Francisco Palencia is one member of a select band of players who have pulled on the shirts of three of Mexico’s four big clubs. Unlike Palencia, however, few have won three league championships with those sides and fewer still have been idolised, like him, wherever he goes.

Even at the age of 38, El Niño (The Kid) still has what it takes to win silverware, as he showed once again in the Mexican league play-off final, scoring goals in both legs to help Pumas UNAM claim their seventh championship success at the weekend, all this coming six months after he almost called time on his career.

Goals here, there and everywhere
It was back in December 2010 that Pumas held a press conference at their training ground to announce the retirement of Palencia and legendary goalkeeper Sergio Bernal. As Bernal waited to face the press, however, and with Palencia yet to take his seat, coach Guillermo Vazquez announced that if the striker was leaving, then so was he. Suitably impressed by that vote of confidence, Palencia decided to stay in the game and the rest, as they say, is history.

Palencia began his illustrious career back in 1994 with Cruz Azul. The youngest member of a star-studded side, he was promptly nicknamed El Niño, not least because of his boyish features. Three years later his goals helped steer Los Cementeros to their first title in a decade.

In the meantime he made his international debut, appearing for Mexico at the Men’s Olympic Football Tournament Atlanta 1996, where he scored a winner against Italy in the group phase. Subsequently cementing his place in the Tricolor set-up, he formed part of Mexico squads at France 1998 and Korea/Japan 2002, and narrowly missed out on selection for South Africa 2010, by which time he had made 80 appearances for his country and scored 12 goals.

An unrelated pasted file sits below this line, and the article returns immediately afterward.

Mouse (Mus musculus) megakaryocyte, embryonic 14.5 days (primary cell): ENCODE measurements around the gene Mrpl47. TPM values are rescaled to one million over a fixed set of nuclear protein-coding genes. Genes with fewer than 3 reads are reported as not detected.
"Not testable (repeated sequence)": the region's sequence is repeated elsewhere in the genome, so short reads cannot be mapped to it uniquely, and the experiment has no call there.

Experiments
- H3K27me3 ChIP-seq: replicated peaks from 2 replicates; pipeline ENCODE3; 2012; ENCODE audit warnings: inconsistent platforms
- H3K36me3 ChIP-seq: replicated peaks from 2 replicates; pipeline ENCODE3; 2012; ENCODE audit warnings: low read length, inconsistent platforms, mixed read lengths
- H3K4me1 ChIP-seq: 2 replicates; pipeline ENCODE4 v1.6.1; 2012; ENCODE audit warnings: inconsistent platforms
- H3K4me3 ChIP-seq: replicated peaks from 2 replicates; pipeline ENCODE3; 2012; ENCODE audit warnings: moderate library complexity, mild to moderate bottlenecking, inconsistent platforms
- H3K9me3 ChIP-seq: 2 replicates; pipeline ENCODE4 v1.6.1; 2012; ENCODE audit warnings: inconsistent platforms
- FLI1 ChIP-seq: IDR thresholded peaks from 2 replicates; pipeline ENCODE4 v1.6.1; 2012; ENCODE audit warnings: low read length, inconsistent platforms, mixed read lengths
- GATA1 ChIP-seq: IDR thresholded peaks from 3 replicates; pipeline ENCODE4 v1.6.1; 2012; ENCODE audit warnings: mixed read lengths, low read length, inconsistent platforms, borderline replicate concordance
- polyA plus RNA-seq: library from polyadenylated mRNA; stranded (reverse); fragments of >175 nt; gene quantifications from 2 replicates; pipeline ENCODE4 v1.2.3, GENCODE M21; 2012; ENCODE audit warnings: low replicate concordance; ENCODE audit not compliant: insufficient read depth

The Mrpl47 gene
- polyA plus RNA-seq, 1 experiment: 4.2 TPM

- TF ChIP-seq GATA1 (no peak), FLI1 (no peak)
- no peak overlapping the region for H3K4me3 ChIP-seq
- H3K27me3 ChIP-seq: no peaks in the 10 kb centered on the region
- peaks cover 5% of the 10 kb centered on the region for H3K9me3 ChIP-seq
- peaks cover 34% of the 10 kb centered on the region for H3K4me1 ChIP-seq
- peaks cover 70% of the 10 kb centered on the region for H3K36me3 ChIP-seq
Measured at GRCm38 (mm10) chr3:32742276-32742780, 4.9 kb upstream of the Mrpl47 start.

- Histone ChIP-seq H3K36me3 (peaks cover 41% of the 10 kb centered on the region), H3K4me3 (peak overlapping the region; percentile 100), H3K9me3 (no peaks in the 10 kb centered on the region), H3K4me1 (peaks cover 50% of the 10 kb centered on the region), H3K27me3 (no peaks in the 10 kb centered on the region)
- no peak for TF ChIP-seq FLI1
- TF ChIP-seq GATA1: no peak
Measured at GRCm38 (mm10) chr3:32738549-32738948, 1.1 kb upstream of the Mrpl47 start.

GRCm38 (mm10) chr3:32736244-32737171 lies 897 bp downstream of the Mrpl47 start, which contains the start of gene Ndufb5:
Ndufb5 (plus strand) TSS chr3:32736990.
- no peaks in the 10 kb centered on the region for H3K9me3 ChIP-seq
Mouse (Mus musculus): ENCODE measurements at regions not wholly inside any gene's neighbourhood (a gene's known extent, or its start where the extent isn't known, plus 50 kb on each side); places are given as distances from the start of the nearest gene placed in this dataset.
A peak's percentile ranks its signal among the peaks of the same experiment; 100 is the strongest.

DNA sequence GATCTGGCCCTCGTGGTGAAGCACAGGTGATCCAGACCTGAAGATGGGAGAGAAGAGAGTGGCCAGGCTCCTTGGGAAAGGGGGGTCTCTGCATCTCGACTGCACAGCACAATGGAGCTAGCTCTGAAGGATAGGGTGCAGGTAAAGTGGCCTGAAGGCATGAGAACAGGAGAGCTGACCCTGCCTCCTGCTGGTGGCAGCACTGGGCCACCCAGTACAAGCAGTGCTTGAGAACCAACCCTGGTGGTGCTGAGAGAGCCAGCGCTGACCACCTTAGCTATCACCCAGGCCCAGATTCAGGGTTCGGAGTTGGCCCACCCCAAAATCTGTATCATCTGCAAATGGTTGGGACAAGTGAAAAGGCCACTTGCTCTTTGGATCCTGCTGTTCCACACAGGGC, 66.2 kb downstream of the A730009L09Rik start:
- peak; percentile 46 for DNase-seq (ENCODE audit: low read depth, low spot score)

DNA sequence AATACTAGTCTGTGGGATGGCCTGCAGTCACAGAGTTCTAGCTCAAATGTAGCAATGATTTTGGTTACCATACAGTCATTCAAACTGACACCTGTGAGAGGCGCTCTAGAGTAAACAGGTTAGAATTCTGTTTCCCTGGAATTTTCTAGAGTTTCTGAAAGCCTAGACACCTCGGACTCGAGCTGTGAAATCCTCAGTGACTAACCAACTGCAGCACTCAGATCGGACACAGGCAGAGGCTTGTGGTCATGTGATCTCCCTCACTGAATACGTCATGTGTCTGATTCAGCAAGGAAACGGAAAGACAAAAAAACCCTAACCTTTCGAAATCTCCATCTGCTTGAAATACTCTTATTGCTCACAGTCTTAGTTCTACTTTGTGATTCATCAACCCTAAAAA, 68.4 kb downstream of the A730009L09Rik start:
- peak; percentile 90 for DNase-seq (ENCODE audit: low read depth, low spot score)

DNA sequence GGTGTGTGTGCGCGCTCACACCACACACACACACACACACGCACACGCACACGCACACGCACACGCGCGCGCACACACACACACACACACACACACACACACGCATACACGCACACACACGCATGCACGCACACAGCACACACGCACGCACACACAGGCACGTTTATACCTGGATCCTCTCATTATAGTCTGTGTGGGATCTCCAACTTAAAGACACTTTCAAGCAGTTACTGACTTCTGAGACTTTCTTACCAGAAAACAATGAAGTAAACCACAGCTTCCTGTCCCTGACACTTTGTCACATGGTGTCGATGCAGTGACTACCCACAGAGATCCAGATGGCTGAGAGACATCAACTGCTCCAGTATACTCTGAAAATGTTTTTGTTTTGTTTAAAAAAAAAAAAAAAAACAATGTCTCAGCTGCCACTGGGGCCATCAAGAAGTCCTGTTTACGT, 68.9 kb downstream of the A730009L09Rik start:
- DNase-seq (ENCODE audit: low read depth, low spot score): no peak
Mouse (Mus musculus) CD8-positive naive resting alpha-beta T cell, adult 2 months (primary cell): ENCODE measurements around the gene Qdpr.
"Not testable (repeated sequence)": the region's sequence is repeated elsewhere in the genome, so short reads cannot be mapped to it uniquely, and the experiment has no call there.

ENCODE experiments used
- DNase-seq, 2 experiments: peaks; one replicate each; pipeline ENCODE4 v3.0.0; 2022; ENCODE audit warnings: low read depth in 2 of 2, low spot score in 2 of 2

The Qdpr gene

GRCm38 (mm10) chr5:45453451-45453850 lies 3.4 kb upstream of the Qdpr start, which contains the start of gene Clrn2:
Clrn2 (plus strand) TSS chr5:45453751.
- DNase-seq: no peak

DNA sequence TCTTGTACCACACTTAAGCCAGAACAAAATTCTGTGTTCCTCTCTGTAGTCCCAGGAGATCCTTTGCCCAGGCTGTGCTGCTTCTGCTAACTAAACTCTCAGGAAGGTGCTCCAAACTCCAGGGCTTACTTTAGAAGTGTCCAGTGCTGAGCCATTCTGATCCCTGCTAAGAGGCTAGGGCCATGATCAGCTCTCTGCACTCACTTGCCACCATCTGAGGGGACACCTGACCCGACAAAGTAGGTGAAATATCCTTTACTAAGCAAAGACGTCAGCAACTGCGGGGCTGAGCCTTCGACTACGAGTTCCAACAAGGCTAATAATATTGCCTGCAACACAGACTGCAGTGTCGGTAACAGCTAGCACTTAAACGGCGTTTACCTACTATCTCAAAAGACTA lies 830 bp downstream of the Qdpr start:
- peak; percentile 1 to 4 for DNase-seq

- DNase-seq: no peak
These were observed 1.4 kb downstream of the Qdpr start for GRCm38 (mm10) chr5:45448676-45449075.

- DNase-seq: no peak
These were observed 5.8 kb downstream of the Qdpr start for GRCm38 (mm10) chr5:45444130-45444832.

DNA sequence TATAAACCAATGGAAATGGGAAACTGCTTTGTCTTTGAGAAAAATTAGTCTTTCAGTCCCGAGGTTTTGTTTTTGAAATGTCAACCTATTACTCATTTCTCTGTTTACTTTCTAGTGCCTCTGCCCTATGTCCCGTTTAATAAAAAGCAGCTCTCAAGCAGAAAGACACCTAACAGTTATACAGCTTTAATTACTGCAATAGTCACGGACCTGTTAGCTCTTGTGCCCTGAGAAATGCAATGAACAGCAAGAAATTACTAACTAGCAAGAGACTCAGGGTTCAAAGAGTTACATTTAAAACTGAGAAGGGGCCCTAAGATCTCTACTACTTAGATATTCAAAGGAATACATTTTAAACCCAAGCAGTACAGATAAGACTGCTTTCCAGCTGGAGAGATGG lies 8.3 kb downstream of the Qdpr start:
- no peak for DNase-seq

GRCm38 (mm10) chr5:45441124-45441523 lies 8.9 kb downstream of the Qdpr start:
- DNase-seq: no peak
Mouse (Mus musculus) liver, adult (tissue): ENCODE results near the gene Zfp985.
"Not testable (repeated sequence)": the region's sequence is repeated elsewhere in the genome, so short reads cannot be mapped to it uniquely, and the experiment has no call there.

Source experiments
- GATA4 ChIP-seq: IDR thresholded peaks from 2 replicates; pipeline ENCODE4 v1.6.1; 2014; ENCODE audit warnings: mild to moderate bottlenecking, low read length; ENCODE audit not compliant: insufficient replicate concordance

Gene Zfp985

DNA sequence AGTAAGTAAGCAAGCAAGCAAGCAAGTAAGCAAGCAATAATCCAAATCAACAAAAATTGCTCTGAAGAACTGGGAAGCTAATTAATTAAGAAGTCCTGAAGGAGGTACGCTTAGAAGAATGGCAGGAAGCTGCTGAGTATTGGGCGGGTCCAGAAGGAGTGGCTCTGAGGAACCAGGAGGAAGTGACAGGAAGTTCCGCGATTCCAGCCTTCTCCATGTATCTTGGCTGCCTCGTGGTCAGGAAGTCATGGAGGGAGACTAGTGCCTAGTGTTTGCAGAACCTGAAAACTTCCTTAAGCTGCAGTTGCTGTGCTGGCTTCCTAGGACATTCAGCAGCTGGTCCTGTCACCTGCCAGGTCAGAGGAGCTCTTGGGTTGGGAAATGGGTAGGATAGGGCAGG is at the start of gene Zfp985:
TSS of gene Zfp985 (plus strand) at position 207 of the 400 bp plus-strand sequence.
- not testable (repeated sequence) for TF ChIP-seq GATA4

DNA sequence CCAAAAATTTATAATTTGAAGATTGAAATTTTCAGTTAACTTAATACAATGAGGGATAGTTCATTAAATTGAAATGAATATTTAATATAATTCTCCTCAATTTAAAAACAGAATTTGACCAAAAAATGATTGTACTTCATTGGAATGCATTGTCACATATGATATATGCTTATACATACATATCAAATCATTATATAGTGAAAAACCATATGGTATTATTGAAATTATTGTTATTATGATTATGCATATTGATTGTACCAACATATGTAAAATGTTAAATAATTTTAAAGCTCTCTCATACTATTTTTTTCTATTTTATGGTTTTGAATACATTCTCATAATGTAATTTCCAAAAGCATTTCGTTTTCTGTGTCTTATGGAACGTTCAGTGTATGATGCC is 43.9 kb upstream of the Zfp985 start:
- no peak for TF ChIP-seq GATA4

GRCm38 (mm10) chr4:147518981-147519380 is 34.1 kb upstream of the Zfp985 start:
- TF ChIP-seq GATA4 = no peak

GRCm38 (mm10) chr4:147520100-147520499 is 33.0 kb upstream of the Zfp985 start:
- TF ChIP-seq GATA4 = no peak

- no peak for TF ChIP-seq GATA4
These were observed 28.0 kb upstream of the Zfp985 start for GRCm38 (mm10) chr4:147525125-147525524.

On the club front he enjoyed a sensational Copa Libertadores in 2001 before leaving Cruz Azul for Spain’s Espanyol and returning home a year later, this time to join Guadalajara. A talisman during his time at Chivas, he then switched to MLS, joining Chivas USA. Having turned 32 by this time, his intention was to spend two seasons north of the border and then slip quietly into retirement.

A new beginning
Palencia surprised everyone, however, by returning to Mexican football in 2007 with Pumas UNAM, who saw him as an ideal role model for their youngsters to look up to. Yet, the ageless striker has done much more than set an example to the stars of tomorrow, taking the Los Auriazules to two league titles so far and earning the undying admiration of their demanding fans with his wholehearted commitment, no easy task for any player who has not come through the club’s fabled youth academy.

Palencia enjoyed his best season in many a year in the 2011 Clausura, hitting five goals in 15 games, and opening Pumas’ account in the second leg of the play-off final against Monarcas Morelia last Sunday, netting from the spot to set them on the way to a 2-1 win.

With tears in his eyes after the final whistle sounded on their 3-2 aggregate win, he spoke to “I feel so, so happy. That was a huge dream that’s now become a reality. I’d like to dedicate this win to our wonderful fans and my family, who are always right there with me.”

Six months on from the press conference that never was, and with another league winners’ medal in his possession, the old campaigner is not about to quit the game just yet. “I want to enjoy this title first,” he said. “You have to enjoy things when they happen, and there’ll be plenty of time in the future to think about everything else. Right now what matters is this.”

Instrumental in extending Palencia’s career, coach Vazquez has deployed him in a more withdrawn, creative role, making the most of the ability and skills still at the player’s disposal. “That’s the advantage of having players like him around, with their experience and intelligence,” he told “They can play at the same level in many different positions and still do a great job.”

Before heading off to the dressing room to continue the celebrations, which spread across the whole of Mexico City, the evergreen Palencia explained the secret of his enduring success: “I’m a worker and I don’t care how big the obstacles are that I find in my path. What counts is hard work, the desire to excel yourself and performing consistently in every training session.”